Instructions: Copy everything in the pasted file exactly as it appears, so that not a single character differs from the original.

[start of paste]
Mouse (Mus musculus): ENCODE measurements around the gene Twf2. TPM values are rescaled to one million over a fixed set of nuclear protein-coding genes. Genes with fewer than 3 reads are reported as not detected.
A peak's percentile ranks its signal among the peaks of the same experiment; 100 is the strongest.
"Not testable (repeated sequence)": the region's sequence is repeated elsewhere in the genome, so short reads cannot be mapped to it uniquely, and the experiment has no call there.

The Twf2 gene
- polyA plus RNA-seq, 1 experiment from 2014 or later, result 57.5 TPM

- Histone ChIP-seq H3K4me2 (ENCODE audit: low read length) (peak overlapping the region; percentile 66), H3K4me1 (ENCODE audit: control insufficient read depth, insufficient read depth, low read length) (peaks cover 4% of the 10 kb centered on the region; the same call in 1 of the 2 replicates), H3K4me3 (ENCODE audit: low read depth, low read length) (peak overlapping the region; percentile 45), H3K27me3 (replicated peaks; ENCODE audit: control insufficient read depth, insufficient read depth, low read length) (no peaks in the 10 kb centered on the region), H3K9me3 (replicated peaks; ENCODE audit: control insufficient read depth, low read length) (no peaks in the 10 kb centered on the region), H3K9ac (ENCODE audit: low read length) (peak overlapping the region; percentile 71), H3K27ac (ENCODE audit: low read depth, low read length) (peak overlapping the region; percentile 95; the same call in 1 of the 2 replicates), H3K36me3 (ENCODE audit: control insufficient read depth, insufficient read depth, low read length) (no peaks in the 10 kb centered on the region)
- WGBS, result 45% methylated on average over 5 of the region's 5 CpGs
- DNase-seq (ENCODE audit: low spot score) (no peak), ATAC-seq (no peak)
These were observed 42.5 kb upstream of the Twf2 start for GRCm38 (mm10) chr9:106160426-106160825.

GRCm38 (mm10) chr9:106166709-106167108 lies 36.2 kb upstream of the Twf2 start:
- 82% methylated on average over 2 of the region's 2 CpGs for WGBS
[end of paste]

Mouse (Mus musculus): ENCODE measurements around the gene Twf2. TPM values are rescaled to one million over a fixed set of nuclear protein-coding genes. Genes with fewer than 3 reads are reported as not detected.
A peak's percentile ranks its signal among the peaks of the same experiment; 100 is the strongest.
"Not testable (repeated sequence)": the region's sequence is repeated elsewhere in the genome, so short reads cannot be mapped to it uniquely, and the experiment has no call there.

The Twf2 gene
- polyA plus RNA-seq, 1 experiment from 2014 or later, result 57.5 TPM

- Histone ChIP-seq H3K4me2 (ENCODE audit: low read length) (peak overlapping the region; percentile 66), H3K4me1 (ENCODE audit: control insufficient read depth, insufficient read depth, low read length) (peaks cover 4% of the 10 kb centered on the region; the same call in 1 of the 2 replicates), H3K4me3 (ENCODE audit: low read depth, low read length) (peak overlapping the region; percentile 45), H3K27me3 (replicated peaks; ENCODE audit: control insufficient read depth, insufficient read depth, low read length) (no peaks in the 10 kb centered on the region), H3K9me3 (replicated peaks; ENCODE audit: control insufficient read depth, low read length) (no peaks in the 10 kb centered on the region), H3K9ac (ENCODE audit: low read length) (peak overlapping the region; percentile 71), H3K27ac (ENCODE audit: low read depth, low read length) (peak overlapping the region; percentile 95; the same call in 1 of the 2 replicates), H3K36me3 (ENCODE audit: control insufficient read depth, insufficient read depth, low read length) (no peaks in the 10 kb centered on the region)
- WGBS, result 45% methylated on average over 5 of the region's 5 CpGs
- DNase-seq (ENCODE audit: low spot score) (no peak), ATAC-seq (no peak)
These were observed 42.5 kb upstream of the Twf2 start for GRCm38 (mm10) chr9:106160426-106160825.

GRCm38 (mm10) chr9:106166709-106167108 lies 36.2 kb upstream of the Twf2 start:
- 82% methylated on average over 2 of the region's 2 CpGs for WGBS